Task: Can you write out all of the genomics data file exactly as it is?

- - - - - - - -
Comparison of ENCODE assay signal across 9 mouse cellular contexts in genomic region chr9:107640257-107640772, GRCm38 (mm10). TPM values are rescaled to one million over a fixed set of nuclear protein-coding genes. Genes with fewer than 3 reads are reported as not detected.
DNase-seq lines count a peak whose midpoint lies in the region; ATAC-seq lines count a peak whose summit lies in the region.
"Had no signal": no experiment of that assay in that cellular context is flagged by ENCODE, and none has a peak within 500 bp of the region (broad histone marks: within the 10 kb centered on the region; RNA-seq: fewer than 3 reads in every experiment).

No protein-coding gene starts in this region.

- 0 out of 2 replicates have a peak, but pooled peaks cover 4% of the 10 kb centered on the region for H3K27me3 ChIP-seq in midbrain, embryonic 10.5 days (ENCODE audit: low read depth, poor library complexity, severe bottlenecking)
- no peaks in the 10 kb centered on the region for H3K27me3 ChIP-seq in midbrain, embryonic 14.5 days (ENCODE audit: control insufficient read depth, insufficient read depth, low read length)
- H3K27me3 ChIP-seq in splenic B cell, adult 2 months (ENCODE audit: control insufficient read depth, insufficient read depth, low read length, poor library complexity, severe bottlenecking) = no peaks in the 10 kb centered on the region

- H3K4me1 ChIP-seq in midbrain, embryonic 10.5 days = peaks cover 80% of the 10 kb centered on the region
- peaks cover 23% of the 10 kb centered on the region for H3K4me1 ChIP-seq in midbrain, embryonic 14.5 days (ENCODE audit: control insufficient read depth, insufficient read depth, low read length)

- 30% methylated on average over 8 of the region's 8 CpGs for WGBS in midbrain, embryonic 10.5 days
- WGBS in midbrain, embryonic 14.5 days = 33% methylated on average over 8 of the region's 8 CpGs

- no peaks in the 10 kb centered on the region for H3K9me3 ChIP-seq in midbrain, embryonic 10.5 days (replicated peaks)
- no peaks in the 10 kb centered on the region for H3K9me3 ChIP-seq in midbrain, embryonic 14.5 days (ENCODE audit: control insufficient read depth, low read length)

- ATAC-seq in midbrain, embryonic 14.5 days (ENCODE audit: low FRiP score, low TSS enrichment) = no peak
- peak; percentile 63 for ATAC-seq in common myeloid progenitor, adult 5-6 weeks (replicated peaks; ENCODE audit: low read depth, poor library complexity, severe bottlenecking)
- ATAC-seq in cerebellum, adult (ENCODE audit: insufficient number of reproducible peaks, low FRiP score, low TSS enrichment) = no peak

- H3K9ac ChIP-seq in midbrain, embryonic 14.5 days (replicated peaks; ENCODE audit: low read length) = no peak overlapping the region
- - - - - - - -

Comparison of ENCODE assay signal across 9 mouse cellular contexts in genomic region chr9:107640257-107640772, GRCm38 (mm10). TPM values are rescaled to one million over a fixed set of nuclear protein-coding genes. Genes with fewer than 3 reads are reported as not detected.
DNase-seq lines count a peak whose midpoint lies in the region; ATAC-seq lines count a peak whose summit lies in the region.
"Had no signal": no experiment of that assay in that cellular context is flagged by ENCODE, and none has a peak within 500 bp of the region (broad histone marks: within the 10 kb centered on the region; RNA-seq: fewer than 3 reads in every experiment).

No protein-coding gene starts in this region.

- 0 out of 2 replicates have a peak, but pooled peaks cover 4% of the 10 kb centered on the region for H3K27me3 ChIP-seq in midbrain, embryonic 10.5 days (ENCODE audit: low read depth, poor library complexity, severe bottlenecking)
- no peaks in the 10 kb centered on the region for H3K27me3 ChIP-seq in midbrain, embryonic 14.5 days (ENCODE audit: control insufficient read depth, insufficient read depth, low read length)
- H3K27me3 ChIP-seq in splenic B cell, adult 2 months (ENCODE audit: control insufficient read depth, insufficient read depth, low read length, poor library complexity, severe bottlenecking) = no peaks in the 10 kb centered on the region

- H3K4me1 ChIP-seq in midbrain, embryonic 10.5 days = peaks cover 80% of the 10 kb centered on the region
- peaks cover 23% of the 10 kb centered on the region for H3K4me1 ChIP-seq in midbrain, embryonic 14.5 days (ENCODE audit: control insufficient read depth, insufficient read depth, low read length)

- 30% methylated on average over 8 of the region's 8 CpGs for WGBS in midbrain, embryonic 10.5 days
- WGBS in midbrain, embryonic 14.5 days = 33% methylated on average over 8 of the region's 8 CpGs

- no peaks in the 10 kb centered on the region for H3K9me3 ChIP-seq in midbrain, embryonic 10.5 days (replicated peaks)
- no peaks in the 10 kb centered on the region for H3K9me3 ChIP-seq in midbrain, embryonic 14.5 days (ENCODE audit: control insufficient read depth, low read length)

- ATAC-seq in midbrain, embryonic 14.5 days (ENCODE audit: low FRiP score, low TSS enrichment) = no peak
- peak; percentile 63 for ATAC-seq in common myeloid progenitor, adult 5-6 weeks (replicated peaks; ENCODE audit: low read depth, poor library complexity, severe bottlenecking)
- ATAC-seq in cerebellum, adult (ENCODE audit: insufficient number of reproducible peaks, low FRiP score, low TSS enrichment) = no peak

- H3K9ac ChIP-seq in midbrain, embryonic 14.5 days (replicated peaks; ENCODE audit: low read length) = no peak overlapping the region